North Carolina had the first wine industry in the American colonies, so the current industry is a rebirth of sorts. The North Carolina wine industry took an economic hit during the Civil War, but later was incapacitated by alcohol intolerance. By 1950 North Carolina had no wineries. The authors note that in the early 1970s Jack Kroustalis of Westbend Vineyards in Lewisville planted grape varietals against the advice of agricultural authorities. By the mid-1980s he was selling most of his 70-ton grape harvest to Chateau Morrisette in Virginia. In 1990, he had his first vintages of chardonnay and chambourcin.
This non-judgmental "guide" is somewhat understandable as North Carolina develops appellations and as grape growers figure out which grapes grow best where in order to make the best wine. But the guide leaves the wine devotee without true insight into what is going on in North Carolina fields. How many acres are devoted to which varietals? Who is replanting and with what?
Great wines are distinctive, and they carry the memory of the soil in which they are grown. I would rather know about the soil, the yeast, and the barrel in which the wine is aged than whether the winery owner is also a commercial pilot. At this stage of the game, dazzle me with agri-science and let the folksy histories come after we are all stunned that a commercial pilot made such an outstanding wine from Tar Heel grapes.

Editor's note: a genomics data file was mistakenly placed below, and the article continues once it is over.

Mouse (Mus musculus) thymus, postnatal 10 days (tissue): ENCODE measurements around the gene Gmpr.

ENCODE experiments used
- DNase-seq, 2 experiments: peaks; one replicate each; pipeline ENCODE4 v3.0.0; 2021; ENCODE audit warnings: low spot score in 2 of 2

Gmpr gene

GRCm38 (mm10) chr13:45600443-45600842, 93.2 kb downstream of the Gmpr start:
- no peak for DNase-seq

The Wine List
American Wine Society Cooking demonstration and wine pairing with guest chef, Mitch Mayhew. Held at Piedmont Natural Gas Building, 4301 Yancy Rd. Thu., April 10, 6:30-8:30 p.m. $15 members and first guest, $20 non-members. 704-344-8027.
Carolina Wine Club Apr. 15- Italy: Wines of Chianti and Piedmont; Apr. 22- Sake: Sparkling Ciders and Fruit Wines; Apr. 29- Summer Wines, Sparklers and Spritzers. Held at the Mint Museum of Craft + Design. Tuesdays, 6:30-8 p.m. $30 per class; $100 series of any four. 704-344-8027.
Chardonnay Around the World Taste chardonnays from several areas and learn the difference between each country's wines. Located 3 miles south of Ballantyne. Wed., April 9, 7-8:30 p.m. $20. Southern Spirits, Hwy 521. 803-548-8888.
Easter Wines Kimberly Sanford of the Fine Wine Trading Company will help you decide what wines to serve with your Easter meal. Tue., April 15, 6:30-8 p.m. $20. Arthur's Restaurant & Wine Shops, 4400 Sharon Rd. 704-366-8610.
Four for Friday Four premium wines are featured in four ways: 2 oz. sample, 5 oz. glass, by the bottle or in a flight. Fridays. $20. Reid's Fine Foods, 7th Street Station. 704-377-1312.
Italian Wines presented by Vino Vino at a free wine tasting. Sat., April 12, 1-5 p.m. Kee-Kee-Rikee, 219 Main St., Pineville. 704-889-5333.
Wednesday Night Flights Very informal. Three wines tasted each week. Wednesdays, 5:30-7:30 p.m. $10. Reid's Fine Foods, 7th Street Station. 704-377-1312.
Wine & Food Tastings Third Wednesday of every month, 5:30-8 p.m. Something Classic at the Villa, 715 Providence Rd. 704-347-3666.
Wine Classes Apr. 19- Pinot Grigio. Great for beginners. Every month on the first and third Saturday, 12:30-1:30pm. $15. Dean & Deluca Wine Room, 6822-G Phillips Place Ct. 704-552-5283.
Wine Dinner Featuring the Australian wines of Old Bridge Cellars. Thu., April 10, 7 p.m. $55 per person includes tax & tip. The Meeting House Restaurant, 801 Providence Rd. 704-334-6338.
Wine Tastings Wednesdays, 6-8 p.m. $10. Barone's Wine Room, Birkdale Village, Huntersville. 704-987-0011.